Kyan Chotoku is a favorite character. He has the very notable martial lineage of having actually studied with Bushi Matsumura towards the end of Matsumura’s life. Kyan was born into Okinawan nobility in 1870. He was very small and weak but his father succeeded in getting him on with the old Master. He went on to study and teach karate for the next 65 years.
   The many legends that surround him are colorful to say the least. He was alleged to have punched a stubborn horse on the side of the head, ringing it to its knees and turning it meek. He is also alleged to have killed several men in unarmed combat.
   Kyan studied in both Shuri and Tomari and is responsible for preserving many of the old versions of kata. He is, in fact, the one who passed on Chatanyara Kushanku to us.Kyan died in 1945 in an internment camp after the war. MatsuMatsu
   Matsu Kinjo (also Macha Buntaku among a few other names) went to China with Higaonna but, unlike Higaonna, stayed to study for 18 years. He returned to Okinawa and was deemed a great martial artist but never taught anyone. He considered what he knew too deadly to pass on. This makes one ponder anew what karate once was and how much it changed by the time it got to us. What did he know that he considered too deadly to teach and from whom did he learn it?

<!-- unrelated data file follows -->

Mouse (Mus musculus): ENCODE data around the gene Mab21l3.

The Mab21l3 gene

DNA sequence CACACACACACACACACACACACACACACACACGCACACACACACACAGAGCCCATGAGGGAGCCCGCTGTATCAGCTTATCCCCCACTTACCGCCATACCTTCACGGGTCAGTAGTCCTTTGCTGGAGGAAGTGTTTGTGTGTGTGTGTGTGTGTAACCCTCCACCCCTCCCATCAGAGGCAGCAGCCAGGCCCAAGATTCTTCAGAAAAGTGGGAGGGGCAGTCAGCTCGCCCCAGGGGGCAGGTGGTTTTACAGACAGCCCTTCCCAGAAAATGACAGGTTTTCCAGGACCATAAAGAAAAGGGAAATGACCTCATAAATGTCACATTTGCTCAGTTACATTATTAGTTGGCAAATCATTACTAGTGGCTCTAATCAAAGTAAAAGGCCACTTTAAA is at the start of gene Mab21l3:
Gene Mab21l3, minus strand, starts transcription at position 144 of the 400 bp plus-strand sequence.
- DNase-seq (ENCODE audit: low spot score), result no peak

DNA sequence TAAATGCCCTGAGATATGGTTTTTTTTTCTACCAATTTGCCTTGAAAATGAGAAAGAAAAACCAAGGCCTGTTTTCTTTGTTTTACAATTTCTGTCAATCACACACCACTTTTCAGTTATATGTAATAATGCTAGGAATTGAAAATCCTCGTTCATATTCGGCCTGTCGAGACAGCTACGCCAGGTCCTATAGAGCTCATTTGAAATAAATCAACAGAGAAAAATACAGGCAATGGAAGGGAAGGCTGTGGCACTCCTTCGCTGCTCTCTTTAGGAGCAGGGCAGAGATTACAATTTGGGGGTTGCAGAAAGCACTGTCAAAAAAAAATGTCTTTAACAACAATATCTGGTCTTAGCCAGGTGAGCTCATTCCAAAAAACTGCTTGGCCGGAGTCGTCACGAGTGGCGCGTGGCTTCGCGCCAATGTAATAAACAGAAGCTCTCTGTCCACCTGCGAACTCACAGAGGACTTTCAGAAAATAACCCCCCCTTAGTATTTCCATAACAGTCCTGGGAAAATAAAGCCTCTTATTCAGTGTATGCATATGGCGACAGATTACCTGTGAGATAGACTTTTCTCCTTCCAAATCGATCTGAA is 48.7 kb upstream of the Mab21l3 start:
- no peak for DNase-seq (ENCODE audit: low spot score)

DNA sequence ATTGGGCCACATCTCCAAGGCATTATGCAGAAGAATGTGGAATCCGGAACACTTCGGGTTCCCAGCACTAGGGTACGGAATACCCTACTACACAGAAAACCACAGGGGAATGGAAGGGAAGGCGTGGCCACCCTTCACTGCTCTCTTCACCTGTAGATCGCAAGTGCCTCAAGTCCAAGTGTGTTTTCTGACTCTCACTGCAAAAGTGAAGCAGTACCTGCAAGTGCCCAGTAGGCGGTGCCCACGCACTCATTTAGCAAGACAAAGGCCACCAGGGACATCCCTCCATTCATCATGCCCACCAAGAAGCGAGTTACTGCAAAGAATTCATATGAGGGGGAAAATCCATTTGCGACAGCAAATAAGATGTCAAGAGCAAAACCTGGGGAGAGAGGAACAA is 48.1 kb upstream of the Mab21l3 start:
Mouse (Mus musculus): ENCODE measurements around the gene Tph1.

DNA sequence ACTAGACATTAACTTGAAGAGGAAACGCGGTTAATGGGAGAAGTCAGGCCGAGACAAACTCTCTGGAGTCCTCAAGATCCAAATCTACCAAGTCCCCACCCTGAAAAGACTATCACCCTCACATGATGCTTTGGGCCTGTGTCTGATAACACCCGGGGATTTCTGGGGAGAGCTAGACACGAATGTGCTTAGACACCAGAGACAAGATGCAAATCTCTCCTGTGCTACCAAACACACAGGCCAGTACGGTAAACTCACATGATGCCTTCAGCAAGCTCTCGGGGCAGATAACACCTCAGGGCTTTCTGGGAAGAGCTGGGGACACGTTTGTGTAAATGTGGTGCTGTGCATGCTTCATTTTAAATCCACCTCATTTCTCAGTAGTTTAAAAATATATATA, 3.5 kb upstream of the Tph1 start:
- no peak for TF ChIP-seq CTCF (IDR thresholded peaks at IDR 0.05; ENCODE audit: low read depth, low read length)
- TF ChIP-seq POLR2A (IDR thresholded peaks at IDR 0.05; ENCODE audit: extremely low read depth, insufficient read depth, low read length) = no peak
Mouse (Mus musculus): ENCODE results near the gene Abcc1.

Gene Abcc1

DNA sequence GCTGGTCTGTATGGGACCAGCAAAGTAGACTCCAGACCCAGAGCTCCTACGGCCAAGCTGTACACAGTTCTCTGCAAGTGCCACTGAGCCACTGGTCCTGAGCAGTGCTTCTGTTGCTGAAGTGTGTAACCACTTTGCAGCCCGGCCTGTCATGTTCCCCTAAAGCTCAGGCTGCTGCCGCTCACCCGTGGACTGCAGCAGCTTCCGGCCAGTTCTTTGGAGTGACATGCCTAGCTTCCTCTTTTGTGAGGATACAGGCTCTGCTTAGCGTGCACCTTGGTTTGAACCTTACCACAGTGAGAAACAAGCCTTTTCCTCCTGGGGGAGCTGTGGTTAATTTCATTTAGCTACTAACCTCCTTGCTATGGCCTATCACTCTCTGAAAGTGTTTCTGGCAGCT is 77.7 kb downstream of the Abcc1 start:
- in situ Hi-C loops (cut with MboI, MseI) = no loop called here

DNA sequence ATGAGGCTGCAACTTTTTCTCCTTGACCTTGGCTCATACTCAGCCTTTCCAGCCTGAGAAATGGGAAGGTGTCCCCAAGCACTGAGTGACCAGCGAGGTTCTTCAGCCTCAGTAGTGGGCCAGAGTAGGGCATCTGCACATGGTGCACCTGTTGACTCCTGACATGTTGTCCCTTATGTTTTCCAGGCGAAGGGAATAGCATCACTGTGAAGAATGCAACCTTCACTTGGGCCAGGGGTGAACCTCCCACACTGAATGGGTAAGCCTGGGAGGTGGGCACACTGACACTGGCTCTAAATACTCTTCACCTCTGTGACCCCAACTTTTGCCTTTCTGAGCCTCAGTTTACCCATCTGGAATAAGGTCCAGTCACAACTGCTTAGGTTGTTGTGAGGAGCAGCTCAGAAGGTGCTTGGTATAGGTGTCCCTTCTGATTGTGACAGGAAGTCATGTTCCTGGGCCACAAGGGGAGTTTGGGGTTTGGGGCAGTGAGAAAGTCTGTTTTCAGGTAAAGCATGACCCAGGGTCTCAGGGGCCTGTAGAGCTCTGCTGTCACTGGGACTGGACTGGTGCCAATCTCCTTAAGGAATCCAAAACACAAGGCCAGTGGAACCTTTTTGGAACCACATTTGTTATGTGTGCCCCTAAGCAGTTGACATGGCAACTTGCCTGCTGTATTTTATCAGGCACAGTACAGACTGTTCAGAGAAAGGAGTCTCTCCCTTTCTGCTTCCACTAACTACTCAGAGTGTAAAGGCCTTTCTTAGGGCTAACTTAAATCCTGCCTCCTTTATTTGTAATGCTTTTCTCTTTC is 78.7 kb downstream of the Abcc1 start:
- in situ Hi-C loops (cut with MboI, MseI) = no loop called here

Matsu died, like so many others, in 1945.
   Chibana Chosin, like Kyan, was a first person witness to karate well into our modern age. He was born in 1885, began with Itosu in 1900 and died in 1969. He was one of the lucky ones to make it through World War II and worked in a sugar cane field at age 60. He was the first person to start teaching karate in Okinawa after the war (in 1946).
   Chibana organized Kobayashi Shorin Ryu in 1933, an Okinawan style that still exists today. Kobayashi means “Small Forest” as does Shorin, named after the fabled Shaolin Monastery. He believed, as did Itosu, that karate came from the Shaolin. We are not certain why they were so sure.
   He was part of the original 1918 Kenkyu Kai, and is truly a link in the karate chain and a big, colorful stitch in the tapestry. ChibanaChibana